“Give me your tired, your poor,
Your huddled masses yearning to breathe free,
The wretched refuse of your teeming shore.
Send these, the homeless, tempest-tost to me,
I lift my lamp beside the golden door!”
At most of our southern borders, there is no great statue welcoming anyone. There is only the vast expanse of desert to cross, there is only the journey. No one comes through this looking good, but at the end there is the goal. It may not be paradise, but it sure looks like it to someone running, riding, walking, moving however they can just a few steps ahead of death.
St Patrick’s Day has a different meaning to different people. In the US, it’s long been a drunken celebration of Irish ancestry. In Ireland itself, it’s traditionally a day to go to church. For me, however, it has always been a day to note the greatest of all Irish contributions to America. Our nation, the nation we made our own, was transformed by our arrival. It is a nation of immigrants because we showed the way, hated as we were at the time.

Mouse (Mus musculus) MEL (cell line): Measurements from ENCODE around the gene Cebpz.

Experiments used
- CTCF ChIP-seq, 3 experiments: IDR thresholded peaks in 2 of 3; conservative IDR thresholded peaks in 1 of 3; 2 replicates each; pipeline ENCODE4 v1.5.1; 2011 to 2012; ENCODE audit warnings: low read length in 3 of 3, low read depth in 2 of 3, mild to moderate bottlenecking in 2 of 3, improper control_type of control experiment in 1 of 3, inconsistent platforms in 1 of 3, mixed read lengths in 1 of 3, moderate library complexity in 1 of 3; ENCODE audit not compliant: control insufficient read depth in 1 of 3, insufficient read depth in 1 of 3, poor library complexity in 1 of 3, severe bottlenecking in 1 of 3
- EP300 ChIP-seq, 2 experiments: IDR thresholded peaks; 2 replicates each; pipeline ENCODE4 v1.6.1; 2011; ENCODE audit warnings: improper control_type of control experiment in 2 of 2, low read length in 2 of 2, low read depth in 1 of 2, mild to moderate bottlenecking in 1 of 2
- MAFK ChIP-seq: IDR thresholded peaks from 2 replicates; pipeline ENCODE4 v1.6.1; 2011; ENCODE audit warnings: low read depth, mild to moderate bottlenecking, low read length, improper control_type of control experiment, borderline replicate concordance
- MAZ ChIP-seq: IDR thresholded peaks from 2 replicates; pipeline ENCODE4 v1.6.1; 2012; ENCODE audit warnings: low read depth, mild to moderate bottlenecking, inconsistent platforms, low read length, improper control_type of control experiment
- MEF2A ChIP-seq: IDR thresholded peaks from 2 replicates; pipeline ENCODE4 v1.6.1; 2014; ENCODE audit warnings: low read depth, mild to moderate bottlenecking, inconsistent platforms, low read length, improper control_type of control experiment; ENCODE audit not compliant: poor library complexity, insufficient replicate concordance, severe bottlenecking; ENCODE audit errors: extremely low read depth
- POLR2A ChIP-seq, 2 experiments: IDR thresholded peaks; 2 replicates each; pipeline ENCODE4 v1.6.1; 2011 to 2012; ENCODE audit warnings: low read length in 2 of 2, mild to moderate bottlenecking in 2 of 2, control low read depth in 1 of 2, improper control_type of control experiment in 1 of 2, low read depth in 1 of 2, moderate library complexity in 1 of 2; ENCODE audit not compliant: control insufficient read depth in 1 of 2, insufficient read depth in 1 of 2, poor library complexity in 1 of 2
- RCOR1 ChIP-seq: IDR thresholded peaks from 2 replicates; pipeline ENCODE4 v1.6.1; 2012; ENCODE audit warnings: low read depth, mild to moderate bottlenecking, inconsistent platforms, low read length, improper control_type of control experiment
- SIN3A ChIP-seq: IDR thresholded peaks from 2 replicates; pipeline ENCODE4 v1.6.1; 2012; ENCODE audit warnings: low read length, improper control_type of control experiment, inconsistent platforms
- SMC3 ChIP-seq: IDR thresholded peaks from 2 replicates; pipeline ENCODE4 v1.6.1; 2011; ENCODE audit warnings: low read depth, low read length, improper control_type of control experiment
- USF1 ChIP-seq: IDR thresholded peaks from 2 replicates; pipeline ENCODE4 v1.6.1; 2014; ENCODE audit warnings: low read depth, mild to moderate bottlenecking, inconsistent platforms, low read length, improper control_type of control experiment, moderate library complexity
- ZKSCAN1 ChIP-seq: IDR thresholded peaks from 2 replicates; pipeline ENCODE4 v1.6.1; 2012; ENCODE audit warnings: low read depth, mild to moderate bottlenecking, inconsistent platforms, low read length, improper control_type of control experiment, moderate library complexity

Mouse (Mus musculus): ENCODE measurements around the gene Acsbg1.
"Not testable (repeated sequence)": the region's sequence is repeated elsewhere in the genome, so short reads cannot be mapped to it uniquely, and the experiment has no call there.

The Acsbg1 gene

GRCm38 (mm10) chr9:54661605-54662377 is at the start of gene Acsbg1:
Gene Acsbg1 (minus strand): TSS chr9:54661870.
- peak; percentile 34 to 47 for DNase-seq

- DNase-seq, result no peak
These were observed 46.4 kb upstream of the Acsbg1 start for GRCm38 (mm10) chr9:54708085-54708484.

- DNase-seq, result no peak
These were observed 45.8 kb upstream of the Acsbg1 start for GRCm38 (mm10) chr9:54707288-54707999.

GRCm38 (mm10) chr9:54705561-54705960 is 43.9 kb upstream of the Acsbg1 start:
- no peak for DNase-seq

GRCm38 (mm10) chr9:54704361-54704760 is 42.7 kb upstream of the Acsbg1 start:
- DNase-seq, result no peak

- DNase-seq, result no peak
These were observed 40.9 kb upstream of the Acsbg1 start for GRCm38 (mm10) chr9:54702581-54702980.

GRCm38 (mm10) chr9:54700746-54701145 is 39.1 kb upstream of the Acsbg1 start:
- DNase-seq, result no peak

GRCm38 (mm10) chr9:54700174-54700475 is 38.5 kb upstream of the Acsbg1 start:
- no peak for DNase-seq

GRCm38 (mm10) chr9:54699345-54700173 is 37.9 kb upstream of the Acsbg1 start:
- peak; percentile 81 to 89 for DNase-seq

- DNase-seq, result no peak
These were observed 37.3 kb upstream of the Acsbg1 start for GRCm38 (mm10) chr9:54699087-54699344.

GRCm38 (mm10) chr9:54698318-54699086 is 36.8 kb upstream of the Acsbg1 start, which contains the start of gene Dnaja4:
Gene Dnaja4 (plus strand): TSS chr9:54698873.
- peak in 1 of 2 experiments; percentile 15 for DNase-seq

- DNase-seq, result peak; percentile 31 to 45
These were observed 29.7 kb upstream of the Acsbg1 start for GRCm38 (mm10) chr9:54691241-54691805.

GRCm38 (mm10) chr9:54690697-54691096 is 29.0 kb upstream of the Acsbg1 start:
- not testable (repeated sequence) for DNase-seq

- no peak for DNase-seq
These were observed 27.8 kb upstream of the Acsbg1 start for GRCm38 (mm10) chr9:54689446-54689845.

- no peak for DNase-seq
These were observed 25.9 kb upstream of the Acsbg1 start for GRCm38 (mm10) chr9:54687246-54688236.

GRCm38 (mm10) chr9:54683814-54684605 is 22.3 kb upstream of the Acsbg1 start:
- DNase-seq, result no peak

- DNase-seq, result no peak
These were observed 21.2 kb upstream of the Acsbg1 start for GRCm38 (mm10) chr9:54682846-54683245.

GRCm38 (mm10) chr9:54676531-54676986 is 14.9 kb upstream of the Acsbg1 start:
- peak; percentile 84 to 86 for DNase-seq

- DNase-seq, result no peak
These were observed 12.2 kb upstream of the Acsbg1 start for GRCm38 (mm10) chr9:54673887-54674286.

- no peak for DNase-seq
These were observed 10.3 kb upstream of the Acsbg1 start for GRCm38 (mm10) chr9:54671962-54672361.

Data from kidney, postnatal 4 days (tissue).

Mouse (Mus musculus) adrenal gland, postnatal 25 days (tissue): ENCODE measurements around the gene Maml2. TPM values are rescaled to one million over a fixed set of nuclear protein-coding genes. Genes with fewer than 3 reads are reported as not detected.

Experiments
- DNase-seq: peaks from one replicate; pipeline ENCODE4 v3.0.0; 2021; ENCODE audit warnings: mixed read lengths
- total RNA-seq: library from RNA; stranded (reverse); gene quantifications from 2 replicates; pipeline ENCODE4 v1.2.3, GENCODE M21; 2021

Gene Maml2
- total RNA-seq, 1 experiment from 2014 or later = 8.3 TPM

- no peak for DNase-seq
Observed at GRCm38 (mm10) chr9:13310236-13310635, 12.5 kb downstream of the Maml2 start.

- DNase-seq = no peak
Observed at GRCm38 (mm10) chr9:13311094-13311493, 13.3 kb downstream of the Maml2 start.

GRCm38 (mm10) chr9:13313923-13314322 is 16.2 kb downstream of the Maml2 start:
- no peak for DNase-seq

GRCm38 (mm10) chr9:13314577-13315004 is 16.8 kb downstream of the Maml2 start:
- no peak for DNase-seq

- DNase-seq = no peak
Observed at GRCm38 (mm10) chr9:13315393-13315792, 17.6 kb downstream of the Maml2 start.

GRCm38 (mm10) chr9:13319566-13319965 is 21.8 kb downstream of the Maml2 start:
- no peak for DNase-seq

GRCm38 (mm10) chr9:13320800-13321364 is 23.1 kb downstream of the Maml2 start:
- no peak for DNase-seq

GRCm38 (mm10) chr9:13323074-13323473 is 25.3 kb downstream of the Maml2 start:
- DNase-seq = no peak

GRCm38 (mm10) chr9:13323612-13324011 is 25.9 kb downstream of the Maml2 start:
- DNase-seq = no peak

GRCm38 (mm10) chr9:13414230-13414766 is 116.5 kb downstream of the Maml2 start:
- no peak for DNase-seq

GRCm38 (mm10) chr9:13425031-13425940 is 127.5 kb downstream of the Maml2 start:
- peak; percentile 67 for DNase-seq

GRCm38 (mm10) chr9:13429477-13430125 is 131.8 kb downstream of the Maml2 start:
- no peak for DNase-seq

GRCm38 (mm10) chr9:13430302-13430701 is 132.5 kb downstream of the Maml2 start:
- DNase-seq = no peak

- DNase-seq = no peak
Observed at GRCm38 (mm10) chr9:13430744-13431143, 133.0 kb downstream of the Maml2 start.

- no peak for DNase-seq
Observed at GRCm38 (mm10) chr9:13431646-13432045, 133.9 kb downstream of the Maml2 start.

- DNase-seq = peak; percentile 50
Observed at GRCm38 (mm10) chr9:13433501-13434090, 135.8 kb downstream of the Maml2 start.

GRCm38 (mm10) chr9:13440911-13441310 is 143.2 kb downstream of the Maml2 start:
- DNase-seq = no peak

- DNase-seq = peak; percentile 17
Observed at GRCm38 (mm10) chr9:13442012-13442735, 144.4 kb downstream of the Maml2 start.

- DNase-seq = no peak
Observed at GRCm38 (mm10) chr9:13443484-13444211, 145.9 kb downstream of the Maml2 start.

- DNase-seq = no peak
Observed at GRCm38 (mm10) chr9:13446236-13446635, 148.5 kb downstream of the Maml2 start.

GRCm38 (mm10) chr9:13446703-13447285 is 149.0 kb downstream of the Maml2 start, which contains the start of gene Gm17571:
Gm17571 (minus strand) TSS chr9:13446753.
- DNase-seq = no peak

Our birthright to what might look like paradise gives us the luxury of judging. Often the best we can muster is a simple account of our blessings and the fragility of chance, “There but for the Grace of God go I.” For those of us who are Irish, it’s more like “There, with the Grace of God, we came.”
We were there. They are us.
I have explained this many different ways ofver many St Patrick’s Days here, but today I want us allto make use of our long Celtic memories and recall just who we are and how we got here. We made it, and so can anyone. We made this nation, and so do they.